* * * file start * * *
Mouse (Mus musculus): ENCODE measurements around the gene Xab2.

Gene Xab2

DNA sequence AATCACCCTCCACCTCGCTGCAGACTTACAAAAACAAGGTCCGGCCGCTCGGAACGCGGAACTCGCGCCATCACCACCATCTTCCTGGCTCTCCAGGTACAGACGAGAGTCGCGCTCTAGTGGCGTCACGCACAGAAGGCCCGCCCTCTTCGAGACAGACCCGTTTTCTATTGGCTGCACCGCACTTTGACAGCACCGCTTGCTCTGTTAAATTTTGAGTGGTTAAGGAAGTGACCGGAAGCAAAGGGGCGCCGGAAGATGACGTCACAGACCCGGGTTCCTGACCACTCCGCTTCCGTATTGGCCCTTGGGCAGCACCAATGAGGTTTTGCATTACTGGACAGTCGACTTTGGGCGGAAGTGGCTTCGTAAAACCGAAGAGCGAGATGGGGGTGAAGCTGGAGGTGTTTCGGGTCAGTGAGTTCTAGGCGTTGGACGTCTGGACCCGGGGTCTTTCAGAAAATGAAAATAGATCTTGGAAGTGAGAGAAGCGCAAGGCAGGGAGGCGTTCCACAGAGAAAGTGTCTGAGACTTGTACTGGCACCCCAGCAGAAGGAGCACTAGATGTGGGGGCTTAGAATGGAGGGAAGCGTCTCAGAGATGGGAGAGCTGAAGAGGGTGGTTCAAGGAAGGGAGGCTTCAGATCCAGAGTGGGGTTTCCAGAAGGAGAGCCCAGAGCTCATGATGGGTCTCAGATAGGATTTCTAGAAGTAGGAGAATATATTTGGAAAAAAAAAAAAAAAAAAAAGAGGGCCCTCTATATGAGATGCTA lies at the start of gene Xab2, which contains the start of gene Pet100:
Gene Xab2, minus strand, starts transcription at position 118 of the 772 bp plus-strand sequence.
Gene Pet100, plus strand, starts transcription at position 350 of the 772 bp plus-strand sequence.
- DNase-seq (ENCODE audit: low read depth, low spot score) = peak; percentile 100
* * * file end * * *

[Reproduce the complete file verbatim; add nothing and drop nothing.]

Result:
Mouse (Mus musculus): ENCODE measurements around the gene Xab2.

Gene Xab2

DNA sequence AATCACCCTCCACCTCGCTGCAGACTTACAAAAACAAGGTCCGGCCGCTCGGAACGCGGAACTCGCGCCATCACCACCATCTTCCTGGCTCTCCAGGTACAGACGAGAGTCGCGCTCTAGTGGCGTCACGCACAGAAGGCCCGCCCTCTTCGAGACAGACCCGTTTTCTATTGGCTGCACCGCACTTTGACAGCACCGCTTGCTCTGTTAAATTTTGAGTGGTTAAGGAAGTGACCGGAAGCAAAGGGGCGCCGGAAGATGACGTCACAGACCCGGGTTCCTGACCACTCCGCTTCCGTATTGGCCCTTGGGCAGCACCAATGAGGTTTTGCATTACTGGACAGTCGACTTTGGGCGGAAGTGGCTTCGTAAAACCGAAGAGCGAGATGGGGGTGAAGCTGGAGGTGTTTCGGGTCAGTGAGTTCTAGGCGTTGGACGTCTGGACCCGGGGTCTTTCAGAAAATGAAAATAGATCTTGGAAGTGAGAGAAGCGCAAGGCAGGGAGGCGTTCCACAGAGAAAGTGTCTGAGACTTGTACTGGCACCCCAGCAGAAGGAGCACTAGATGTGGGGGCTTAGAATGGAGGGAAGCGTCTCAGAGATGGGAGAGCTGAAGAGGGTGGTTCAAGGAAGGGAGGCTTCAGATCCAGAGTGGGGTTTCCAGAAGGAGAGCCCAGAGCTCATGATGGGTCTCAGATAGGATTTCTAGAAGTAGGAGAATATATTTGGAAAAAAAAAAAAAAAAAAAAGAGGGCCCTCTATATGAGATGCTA lies at the start of gene Xab2, which contains the start of gene Pet100:
Gene Xab2, minus strand, starts transcription at position 118 of the 772 bp plus-strand sequence.
Gene Pet100, plus strand, starts transcription at position 350 of the 772 bp plus-strand sequence.
- DNase-seq (ENCODE audit: low read depth, low spot score) = peak; percentile 100